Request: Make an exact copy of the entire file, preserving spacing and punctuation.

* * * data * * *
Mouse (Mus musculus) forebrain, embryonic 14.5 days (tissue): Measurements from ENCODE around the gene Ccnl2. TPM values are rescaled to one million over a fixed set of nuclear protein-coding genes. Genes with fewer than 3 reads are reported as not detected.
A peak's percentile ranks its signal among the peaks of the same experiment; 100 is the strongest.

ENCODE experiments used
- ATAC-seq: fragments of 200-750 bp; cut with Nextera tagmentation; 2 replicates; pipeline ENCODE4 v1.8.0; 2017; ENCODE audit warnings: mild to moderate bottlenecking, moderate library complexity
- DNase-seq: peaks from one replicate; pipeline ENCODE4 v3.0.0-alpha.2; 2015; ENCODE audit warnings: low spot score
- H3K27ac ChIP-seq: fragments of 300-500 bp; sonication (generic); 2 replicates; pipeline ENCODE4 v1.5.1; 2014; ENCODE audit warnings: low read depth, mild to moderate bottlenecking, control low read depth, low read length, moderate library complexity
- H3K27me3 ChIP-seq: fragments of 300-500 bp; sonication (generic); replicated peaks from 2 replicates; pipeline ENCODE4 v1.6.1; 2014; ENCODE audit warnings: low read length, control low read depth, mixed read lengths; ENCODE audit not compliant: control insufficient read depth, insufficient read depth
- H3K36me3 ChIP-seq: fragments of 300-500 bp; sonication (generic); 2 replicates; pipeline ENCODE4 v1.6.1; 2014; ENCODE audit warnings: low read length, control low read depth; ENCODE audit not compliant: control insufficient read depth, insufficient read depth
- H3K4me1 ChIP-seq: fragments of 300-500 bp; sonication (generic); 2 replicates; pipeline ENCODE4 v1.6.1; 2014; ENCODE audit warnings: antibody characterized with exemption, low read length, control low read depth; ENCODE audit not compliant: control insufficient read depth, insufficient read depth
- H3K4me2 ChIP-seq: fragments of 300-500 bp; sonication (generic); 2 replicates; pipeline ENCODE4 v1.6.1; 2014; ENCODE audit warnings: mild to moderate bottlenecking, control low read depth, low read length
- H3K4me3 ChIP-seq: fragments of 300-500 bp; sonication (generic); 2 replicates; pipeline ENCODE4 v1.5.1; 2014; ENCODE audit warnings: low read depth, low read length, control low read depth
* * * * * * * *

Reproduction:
Mouse (Mus musculus) forebrain, embryonic 14.5 days (tissue): Measurements from ENCODE around the gene Ccnl2. TPM values are rescaled to one million over a fixed set of nuclear protein-coding genes. Genes with fewer than 3 reads are reported as not detected.
A peak's percentile ranks its signal among the peaks of the same experiment; 100 is the strongest.

ENCODE experiments used
- ATAC-seq: fragments of 200-750 bp; cut with Nextera tagmentation; 2 replicates; pipeline ENCODE4 v1.8.0; 2017; ENCODE audit warnings: mild to moderate bottlenecking, moderate library complexity
- DNase-seq: peaks from one replicate; pipeline ENCODE4 v3.0.0-alpha.2; 2015; ENCODE audit warnings: low spot score
- H3K27ac ChIP-seq: fragments of 300-500 bp; sonication (generic); 2 replicates; pipeline ENCODE4 v1.5.1; 2014; ENCODE audit warnings: low read depth, mild to moderate bottlenecking, control low read depth, low read length, moderate library complexity
- H3K27me3 ChIP-seq: fragments of 300-500 bp; sonication (generic); replicated peaks from 2 replicates; pipeline ENCODE4 v1.6.1; 2014; ENCODE audit warnings: low read length, control low read depth, mixed read lengths; ENCODE audit not compliant: control insufficient read depth, insufficient read depth
- H3K36me3 ChIP-seq: fragments of 300-500 bp; sonication (generic); 2 replicates; pipeline ENCODE4 v1.6.1; 2014; ENCODE audit warnings: low read length, control low read depth; ENCODE audit not compliant: control insufficient read depth, insufficient read depth
- H3K4me1 ChIP-seq: fragments of 300-500 bp; sonication (generic); 2 replicates; pipeline ENCODE4 v1.6.1; 2014; ENCODE audit warnings: antibody characterized with exemption, low read length, control low read depth; ENCODE audit not compliant: control insufficient read depth, insufficient read depth
- H3K4me2 ChIP-seq: fragments of 300-500 bp; sonication (generic); 2 replicates; pipeline ENCODE4 v1.6.1; 2014; ENCODE audit warnings: mild to moderate bottlenecking, control low read depth, low read length
- H3K4me3 ChIP-seq: fragments of 300-500 bp; sonication (generic); 2 replicates; pipeline ENCODE4 v1.5.1; 2014; ENCODE audit warnings: low read depth, low read length, control low read depth